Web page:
The Twilight Saga, Breaking Dawn Part 2 brings the saga to an unsatisfying conclusion. Ideally the end of a ‘saga’ would be as good or better than the prior films, but that simply did not take place.
Warning: for those not familiar with the films and the characters, it would likely be difficult to follow the story at this point.
As the film opens, “Bella” (Kristen Stewart) has recovered from being “turned” into a vampire by “Edward” (Robert Pattinson). She now possesses the extraordinary abilities of strength and speed, all the benefits of being a creature of the night. She also has the negative: a requisite thirst for blood, particularly human blood, and she must learn to control this thirst. Since her father (Billy Burke) wants to see her, and soon, she needs to learn it fast.
But the possibility of feasting on her dad’s blood isn’t exactly the worst thing that could happen. Things could go south real quick if he learns that his new in-laws, the Cullen family, are vampires. Human awareness of the existence of vampires would result in a visit from the Volturi, powerful vampires who serve as judge, jury and executioners for anyone who breaks the vampire rules.
As such, “Jacob” (Taylor Lautner) is sent to tell Bella’s father that she is actually dead, after which the Cullens plan to move away forever. But the werewolf has plans of his own. He is in love with Bella and Edward’s daughter “Renesmee” (Mackenzie Foy), who becomes an adult in a very short period of time), and finds a way to keep Bella’s dad in the dark and the Cullens from leaving.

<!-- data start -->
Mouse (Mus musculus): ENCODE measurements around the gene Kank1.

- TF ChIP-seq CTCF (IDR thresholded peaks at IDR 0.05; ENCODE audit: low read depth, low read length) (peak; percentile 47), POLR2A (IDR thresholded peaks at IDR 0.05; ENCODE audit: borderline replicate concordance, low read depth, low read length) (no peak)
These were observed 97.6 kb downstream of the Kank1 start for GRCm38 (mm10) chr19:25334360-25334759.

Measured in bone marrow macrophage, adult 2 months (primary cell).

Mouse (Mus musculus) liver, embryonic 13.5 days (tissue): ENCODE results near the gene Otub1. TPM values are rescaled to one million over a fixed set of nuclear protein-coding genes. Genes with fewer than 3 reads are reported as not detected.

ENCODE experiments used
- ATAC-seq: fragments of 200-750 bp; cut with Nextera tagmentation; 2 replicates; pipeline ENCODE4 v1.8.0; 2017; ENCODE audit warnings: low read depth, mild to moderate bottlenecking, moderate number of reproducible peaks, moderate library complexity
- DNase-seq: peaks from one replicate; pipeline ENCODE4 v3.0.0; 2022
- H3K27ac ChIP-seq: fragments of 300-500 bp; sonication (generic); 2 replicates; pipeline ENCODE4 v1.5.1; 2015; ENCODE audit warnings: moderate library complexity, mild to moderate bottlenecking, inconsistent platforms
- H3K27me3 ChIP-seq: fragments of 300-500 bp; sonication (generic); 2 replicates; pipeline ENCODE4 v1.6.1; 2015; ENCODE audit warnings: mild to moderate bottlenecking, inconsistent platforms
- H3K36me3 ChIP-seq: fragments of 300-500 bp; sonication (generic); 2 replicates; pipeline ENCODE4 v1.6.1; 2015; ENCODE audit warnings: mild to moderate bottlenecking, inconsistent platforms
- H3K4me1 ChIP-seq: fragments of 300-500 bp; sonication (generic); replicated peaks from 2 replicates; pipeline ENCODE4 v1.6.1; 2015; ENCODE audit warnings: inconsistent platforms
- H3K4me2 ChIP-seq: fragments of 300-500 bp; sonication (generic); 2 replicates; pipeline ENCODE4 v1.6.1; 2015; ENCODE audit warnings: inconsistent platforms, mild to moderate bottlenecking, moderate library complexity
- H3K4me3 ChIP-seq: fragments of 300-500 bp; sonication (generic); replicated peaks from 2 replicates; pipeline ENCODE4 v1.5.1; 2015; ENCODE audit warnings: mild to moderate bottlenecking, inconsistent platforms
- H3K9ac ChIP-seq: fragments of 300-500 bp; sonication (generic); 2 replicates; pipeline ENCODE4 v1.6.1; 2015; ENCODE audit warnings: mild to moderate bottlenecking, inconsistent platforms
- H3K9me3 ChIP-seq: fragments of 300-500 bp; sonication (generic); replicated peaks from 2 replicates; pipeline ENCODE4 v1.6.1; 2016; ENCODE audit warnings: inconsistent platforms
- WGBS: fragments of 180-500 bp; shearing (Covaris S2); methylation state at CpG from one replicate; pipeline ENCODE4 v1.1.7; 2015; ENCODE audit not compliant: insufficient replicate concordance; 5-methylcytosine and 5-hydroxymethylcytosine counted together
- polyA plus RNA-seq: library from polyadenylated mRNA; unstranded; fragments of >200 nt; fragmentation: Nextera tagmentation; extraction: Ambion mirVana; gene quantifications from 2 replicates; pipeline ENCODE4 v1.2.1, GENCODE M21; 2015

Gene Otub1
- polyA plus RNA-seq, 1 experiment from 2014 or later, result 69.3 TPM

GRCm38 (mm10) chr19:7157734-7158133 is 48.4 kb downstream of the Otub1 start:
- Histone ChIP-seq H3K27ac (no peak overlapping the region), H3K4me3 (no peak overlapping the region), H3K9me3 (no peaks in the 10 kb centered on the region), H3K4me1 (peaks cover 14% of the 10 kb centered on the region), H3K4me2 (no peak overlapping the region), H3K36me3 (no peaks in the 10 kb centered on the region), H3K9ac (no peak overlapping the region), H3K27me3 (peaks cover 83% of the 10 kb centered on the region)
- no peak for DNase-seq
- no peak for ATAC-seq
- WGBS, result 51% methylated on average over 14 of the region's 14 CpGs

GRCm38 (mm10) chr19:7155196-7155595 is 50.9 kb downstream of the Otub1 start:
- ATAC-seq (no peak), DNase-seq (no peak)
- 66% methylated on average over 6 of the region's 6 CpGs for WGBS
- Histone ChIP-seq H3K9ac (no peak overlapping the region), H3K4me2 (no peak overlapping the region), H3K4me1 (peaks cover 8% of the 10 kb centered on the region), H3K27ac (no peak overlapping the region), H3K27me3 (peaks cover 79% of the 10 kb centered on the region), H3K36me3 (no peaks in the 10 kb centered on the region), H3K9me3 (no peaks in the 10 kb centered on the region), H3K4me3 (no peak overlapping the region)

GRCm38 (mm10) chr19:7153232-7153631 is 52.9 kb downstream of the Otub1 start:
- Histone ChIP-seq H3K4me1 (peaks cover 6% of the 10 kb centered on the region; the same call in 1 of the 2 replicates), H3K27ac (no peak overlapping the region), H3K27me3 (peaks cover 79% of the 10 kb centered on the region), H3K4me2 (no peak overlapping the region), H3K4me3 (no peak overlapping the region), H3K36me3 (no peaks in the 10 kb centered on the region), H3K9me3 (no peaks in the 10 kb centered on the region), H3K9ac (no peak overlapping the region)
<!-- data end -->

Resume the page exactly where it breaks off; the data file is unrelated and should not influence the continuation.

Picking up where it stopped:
However, things go wrong when the Volturi suspect that Renesmee is an immortal child, the creation of which is a violation of Vampiric law. Punishment for creating breaking this law is death for the child and the child’s creator.
When the Cullens learn the Volturi are out to get Bella, Edward and Renesmee, they try to prove the girl is not immortal. However, their efforts lead to a vampire civil war.
Breaking Dawn is supposed to be a story of eternal love, not a battle royale, and this is where the film fails. There are moments where we are supposed to be watching the love between Bella and Edward in action, but they just don’t deliver what a non Twi-hard will want from a love story. They also don’t deliver with the effectiveness of the novels written by Meyer. Not to say the movie is bad, it is not. It just doesn’t equal the quality of romance found in the prior installments.
There are two good things about this film. One is the very effective, yet limited use of humor. The other is a final credits montage showing any character of significance that appeared on screen in the entire saga. This was a nice touch, especially since a number of these characters aren’t present in the final installment.
Undoubtedly, Breaking Dawn will rule at the box office and fans of the novels and the film series will rave about it. Sadly, it doesn’t really deserve those raves.